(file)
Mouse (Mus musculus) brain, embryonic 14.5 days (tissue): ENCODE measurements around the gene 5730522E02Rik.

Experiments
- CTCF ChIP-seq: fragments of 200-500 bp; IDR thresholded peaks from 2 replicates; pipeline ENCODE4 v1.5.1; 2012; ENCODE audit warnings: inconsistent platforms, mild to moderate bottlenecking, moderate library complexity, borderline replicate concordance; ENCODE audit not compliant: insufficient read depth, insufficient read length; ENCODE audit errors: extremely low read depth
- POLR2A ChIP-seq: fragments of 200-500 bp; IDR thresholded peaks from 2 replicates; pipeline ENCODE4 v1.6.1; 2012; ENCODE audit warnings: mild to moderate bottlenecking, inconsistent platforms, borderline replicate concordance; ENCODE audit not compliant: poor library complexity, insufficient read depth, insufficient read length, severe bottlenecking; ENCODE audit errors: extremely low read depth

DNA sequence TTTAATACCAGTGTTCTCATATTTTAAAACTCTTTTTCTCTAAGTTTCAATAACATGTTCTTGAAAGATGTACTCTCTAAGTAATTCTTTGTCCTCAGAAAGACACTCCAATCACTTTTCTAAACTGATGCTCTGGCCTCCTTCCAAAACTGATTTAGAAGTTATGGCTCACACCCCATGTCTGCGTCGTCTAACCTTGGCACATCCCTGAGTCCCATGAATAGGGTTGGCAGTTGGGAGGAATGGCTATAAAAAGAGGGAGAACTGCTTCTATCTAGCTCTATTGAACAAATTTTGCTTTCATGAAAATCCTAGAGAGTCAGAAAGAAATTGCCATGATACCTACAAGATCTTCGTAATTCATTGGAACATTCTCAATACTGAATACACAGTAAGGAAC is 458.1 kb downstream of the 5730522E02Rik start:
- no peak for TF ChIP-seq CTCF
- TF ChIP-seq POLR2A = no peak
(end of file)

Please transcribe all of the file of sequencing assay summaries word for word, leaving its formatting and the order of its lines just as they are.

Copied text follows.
Mouse (Mus musculus) brain, embryonic 14.5 days (tissue): ENCODE measurements around the gene 5730522E02Rik.

Experiments
- CTCF ChIP-seq: fragments of 200-500 bp; IDR thresholded peaks from 2 replicates; pipeline ENCODE4 v1.5.1; 2012; ENCODE audit warnings: inconsistent platforms, mild to moderate bottlenecking, moderate library complexity, borderline replicate concordance; ENCODE audit not compliant: insufficient read depth, insufficient read length; ENCODE audit errors: extremely low read depth
- POLR2A ChIP-seq: fragments of 200-500 bp; IDR thresholded peaks from 2 replicates; pipeline ENCODE4 v1.6.1; 2012; ENCODE audit warnings: mild to moderate bottlenecking, inconsistent platforms, borderline replicate concordance; ENCODE audit not compliant: poor library complexity, insufficient read depth, insufficient read length, severe bottlenecking; ENCODE audit errors: extremely low read depth

DNA sequence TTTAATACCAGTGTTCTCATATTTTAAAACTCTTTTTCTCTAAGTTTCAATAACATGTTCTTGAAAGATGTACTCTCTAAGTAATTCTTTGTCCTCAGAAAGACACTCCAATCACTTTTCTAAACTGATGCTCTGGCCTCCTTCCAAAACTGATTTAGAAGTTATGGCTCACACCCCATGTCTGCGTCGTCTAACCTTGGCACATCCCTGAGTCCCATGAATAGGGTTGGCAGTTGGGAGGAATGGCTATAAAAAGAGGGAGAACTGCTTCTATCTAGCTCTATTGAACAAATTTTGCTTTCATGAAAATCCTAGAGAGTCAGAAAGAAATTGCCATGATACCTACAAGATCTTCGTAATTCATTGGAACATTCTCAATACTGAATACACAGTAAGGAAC is 458.1 kb downstream of the 5730522E02Rik start:
- no peak for TF ChIP-seq CTCF
- TF ChIP-seq POLR2A = no peak